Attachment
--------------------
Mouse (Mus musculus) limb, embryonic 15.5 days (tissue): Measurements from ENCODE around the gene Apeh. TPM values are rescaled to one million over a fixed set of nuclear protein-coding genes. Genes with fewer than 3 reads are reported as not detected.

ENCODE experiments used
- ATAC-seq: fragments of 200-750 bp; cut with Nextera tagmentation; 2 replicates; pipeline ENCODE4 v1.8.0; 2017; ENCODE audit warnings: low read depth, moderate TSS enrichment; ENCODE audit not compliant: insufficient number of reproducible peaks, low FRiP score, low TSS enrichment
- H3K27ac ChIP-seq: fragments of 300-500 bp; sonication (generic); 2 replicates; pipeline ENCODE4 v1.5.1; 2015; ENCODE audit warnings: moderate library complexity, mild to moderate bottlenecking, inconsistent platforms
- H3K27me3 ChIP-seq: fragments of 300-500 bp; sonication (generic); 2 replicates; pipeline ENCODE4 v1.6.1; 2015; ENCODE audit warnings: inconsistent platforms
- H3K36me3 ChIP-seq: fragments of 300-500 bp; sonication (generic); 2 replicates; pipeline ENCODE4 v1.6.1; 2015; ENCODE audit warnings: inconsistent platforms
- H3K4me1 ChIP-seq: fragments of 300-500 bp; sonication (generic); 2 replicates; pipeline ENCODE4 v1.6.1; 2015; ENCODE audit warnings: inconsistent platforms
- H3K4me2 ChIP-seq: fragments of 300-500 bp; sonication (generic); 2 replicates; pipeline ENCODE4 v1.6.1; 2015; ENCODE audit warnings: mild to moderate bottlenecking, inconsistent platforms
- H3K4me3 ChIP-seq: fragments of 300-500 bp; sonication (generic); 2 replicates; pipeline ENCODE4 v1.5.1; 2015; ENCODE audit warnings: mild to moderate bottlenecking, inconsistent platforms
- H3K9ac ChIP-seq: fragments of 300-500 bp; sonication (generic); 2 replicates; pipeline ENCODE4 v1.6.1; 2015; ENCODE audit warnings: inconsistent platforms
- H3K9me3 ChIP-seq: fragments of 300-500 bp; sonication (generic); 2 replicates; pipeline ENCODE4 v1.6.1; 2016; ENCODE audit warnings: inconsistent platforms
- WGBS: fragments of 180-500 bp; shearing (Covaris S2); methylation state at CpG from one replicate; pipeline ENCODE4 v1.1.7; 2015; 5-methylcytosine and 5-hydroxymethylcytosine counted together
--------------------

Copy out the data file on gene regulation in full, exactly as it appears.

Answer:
Mouse (Mus musculus) limb, embryonic 15.5 days (tissue): Measurements from ENCODE around the gene Apeh. TPM values are rescaled to one million over a fixed set of nuclear protein-coding genes. Genes with fewer than 3 reads are reported as not detected.

ENCODE experiments used
- ATAC-seq: fragments of 200-750 bp; cut with Nextera tagmentation; 2 replicates; pipeline ENCODE4 v1.8.0; 2017; ENCODE audit warnings: low read depth, moderate TSS enrichment; ENCODE audit not compliant: insufficient number of reproducible peaks, low FRiP score, low TSS enrichment
- H3K27ac ChIP-seq: fragments of 300-500 bp; sonication (generic); 2 replicates; pipeline ENCODE4 v1.5.1; 2015; ENCODE audit warnings: moderate library complexity, mild to moderate bottlenecking, inconsistent platforms
- H3K27me3 ChIP-seq: fragments of 300-500 bp; sonication (generic); 2 replicates; pipeline ENCODE4 v1.6.1; 2015; ENCODE audit warnings: inconsistent platforms
- H3K36me3 ChIP-seq: fragments of 300-500 bp; sonication (generic); 2 replicates; pipeline ENCODE4 v1.6.1; 2015; ENCODE audit warnings: inconsistent platforms
- H3K4me1 ChIP-seq: fragments of 300-500 bp; sonication (generic); 2 replicates; pipeline ENCODE4 v1.6.1; 2015; ENCODE audit warnings: inconsistent platforms
- H3K4me2 ChIP-seq: fragments of 300-500 bp; sonication (generic); 2 replicates; pipeline ENCODE4 v1.6.1; 2015; ENCODE audit warnings: mild to moderate bottlenecking, inconsistent platforms
- H3K4me3 ChIP-seq: fragments of 300-500 bp; sonication (generic); 2 replicates; pipeline ENCODE4 v1.5.1; 2015; ENCODE audit warnings: mild to moderate bottlenecking, inconsistent platforms
- H3K9ac ChIP-seq: fragments of 300-500 bp; sonication (generic); 2 replicates; pipeline ENCODE4 v1.6.1; 2015; ENCODE audit warnings: inconsistent platforms
- H3K9me3 ChIP-seq: fragments of 300-500 bp; sonication (generic); 2 replicates; pipeline ENCODE4 v1.6.1; 2016; ENCODE audit warnings: inconsistent platforms
- WGBS: fragments of 180-500 bp; shearing (Covaris S2); methylation state at CpG from one replicate; pipeline ENCODE4 v1.1.7; 2015; 5-methylcytosine and 5-hydroxymethylcytosine counted together